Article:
Grandma's a Summer Baby

My mother used to tell me that the day I was born they fried eggs on the sidewalks in New York City.  The hospital did not have air-conditioning (Northern Westchester Medical Center was just Mount Kisco hospital at that time).   So they kept the lights off at night so the patients could walk around in their johnny coats and maintain their modesty. 
As a kid, I loved the summer as much as any other kid that grew up in the country.  Although we still didn't have air-conditioners (pretty much only movie theaters were that technologically advanced and we didn't have a movie theater in our town).   We had a big old box fan that drew the cool, night air through the house if placed strategically in the correct window. It's not like we were too poor to each have our own fan (there were only 2 of us kids).  I think it was my dad trying to engineer his own natural cooling system.  It worked pretty well on most nights - but there were some that were pretty brutal, uncomfortable temperatures and humidity lingering after "egg-frying" days.  The wicked sunburns we developed after a day at the lake didn't help any.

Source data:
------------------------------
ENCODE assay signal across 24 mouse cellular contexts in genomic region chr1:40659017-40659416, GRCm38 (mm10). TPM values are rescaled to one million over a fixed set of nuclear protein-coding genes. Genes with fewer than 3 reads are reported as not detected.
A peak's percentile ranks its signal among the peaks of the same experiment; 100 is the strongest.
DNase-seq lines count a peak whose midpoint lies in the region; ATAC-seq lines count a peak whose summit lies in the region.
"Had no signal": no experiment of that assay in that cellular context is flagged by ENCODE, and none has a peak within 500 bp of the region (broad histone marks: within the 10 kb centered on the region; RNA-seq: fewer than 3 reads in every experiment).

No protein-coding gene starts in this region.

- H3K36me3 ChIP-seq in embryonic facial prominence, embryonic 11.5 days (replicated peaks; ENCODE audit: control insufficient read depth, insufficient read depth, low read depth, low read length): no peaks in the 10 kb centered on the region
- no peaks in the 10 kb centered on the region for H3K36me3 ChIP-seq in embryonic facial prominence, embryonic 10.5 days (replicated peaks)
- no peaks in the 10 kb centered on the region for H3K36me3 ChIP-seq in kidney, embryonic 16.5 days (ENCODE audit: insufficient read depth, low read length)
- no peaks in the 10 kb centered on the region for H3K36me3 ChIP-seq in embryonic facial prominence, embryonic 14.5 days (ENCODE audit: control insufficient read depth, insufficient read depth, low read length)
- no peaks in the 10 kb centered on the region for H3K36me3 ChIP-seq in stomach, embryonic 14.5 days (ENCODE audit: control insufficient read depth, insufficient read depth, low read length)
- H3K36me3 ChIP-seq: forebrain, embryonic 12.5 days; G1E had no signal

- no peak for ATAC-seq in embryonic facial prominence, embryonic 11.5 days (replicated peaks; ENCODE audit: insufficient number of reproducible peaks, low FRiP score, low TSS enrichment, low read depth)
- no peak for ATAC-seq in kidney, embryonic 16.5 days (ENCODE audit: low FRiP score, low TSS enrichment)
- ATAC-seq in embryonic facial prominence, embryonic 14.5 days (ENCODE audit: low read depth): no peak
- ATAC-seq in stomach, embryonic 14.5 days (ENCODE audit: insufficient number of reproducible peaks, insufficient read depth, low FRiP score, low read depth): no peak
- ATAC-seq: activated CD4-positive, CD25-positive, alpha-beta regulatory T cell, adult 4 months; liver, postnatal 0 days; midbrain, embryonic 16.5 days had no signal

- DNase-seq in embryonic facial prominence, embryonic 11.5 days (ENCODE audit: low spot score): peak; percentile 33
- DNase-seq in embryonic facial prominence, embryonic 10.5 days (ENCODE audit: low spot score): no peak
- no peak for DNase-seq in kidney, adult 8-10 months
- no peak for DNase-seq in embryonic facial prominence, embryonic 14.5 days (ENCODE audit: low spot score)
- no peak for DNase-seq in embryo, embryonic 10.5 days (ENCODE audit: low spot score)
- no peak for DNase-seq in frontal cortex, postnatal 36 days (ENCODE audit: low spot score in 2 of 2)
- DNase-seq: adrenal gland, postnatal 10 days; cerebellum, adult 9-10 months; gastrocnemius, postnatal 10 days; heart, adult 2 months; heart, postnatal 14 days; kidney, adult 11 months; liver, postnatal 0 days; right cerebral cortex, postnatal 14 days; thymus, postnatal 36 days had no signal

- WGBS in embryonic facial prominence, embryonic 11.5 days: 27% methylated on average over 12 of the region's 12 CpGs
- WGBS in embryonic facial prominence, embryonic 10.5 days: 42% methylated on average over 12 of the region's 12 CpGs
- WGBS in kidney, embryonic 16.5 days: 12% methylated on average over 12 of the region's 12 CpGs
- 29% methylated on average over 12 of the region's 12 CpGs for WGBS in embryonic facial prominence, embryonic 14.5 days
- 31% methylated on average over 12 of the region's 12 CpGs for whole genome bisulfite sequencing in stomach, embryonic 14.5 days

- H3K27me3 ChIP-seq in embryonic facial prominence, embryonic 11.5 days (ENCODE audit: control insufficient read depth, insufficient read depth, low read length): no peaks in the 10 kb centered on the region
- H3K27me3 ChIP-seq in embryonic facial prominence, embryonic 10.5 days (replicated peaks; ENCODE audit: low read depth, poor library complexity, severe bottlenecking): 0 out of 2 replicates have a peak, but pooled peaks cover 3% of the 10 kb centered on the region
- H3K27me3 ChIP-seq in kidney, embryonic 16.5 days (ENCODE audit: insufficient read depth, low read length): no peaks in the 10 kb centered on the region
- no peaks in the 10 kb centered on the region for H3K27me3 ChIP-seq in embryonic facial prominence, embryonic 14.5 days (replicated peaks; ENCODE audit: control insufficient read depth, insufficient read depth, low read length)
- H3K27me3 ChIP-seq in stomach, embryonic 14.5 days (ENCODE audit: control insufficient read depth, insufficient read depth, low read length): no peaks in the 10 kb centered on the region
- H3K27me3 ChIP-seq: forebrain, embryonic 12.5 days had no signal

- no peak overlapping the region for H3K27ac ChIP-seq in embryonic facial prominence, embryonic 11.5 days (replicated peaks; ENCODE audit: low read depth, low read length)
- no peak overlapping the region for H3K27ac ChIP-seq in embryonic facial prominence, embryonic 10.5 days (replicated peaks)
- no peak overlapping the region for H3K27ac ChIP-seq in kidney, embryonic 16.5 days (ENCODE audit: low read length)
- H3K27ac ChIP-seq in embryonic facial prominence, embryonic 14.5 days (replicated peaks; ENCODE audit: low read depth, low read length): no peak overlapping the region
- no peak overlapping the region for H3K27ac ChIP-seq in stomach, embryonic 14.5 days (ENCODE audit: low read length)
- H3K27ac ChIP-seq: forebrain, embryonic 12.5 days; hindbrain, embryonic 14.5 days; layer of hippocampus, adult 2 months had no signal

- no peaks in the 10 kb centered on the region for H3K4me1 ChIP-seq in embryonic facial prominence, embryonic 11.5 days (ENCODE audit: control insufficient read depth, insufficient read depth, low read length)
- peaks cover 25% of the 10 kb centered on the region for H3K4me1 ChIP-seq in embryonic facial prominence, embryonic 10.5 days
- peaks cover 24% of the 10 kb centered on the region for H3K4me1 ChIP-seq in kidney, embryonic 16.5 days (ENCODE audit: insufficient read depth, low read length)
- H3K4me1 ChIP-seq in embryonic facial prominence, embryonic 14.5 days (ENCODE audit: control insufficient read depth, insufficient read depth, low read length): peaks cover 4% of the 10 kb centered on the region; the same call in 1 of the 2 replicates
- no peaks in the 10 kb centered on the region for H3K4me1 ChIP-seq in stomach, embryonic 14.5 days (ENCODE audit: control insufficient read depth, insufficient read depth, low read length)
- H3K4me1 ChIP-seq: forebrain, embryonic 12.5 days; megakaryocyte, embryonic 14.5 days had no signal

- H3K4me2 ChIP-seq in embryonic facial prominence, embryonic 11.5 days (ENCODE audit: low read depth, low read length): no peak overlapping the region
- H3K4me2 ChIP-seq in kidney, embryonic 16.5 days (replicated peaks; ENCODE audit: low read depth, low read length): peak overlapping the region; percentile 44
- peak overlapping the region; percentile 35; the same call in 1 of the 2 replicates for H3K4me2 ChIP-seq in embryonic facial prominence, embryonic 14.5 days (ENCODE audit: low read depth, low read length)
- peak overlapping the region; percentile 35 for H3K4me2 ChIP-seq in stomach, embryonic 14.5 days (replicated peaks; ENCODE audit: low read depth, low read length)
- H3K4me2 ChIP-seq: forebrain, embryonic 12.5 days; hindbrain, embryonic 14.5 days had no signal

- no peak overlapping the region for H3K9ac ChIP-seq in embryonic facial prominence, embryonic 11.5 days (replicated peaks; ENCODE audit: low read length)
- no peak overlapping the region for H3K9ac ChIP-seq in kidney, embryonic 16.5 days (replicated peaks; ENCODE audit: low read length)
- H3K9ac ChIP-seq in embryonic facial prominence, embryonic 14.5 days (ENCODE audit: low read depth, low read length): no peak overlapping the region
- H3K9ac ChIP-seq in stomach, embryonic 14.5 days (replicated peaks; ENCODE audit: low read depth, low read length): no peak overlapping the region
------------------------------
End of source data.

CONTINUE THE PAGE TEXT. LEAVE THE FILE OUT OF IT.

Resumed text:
Now I'm very fortunate to have central air on days like these.  Unlike most of my fellow MS'rs, I've never noticed my symptoms worsening in the heat.  Allergies, fumes from cigarette smoke or cleaning products will set me off.  Seasonal changes seem to get me going.  Of course, I haven't really tested the phenomena and deliberately spent a day in extreme heat.  I pretty much run from the A/C in the car to the store and back.  It's my garden that suffers terribly because I don't subject myself to hours of weeding in the heat.  Everybody's going to have to be content with a drink and a wave from me until it cools down a bit.  I did get some pictures while I was outside after dinner.
I grew the orange "Butterfly Weed" from seed a few years ago and it's taken that long to bloom.  It grew wild in the woods when I was a kid and my mother transplanted some into her vegetable garden so that's where mine grows.  Back then I didn't know why she'd ever transplant a weed but now I get it.  Of course, it's in the milkweed family and food for Monarch butterflies. 

And this lacy pretty is a form of "Queen Anne's Lace" that grew wild by the side of the road when I was growing up.  This is a more domesticated variety called Ammi Majus, a distant relative of the common wildflower that I grew from seed.  I hope it's self-sewing since it's an annual.  Temperatures are supposed to break in a couple of days and then I'll see what else is going on out there (and what the Japanese beetles haven't consumed!)


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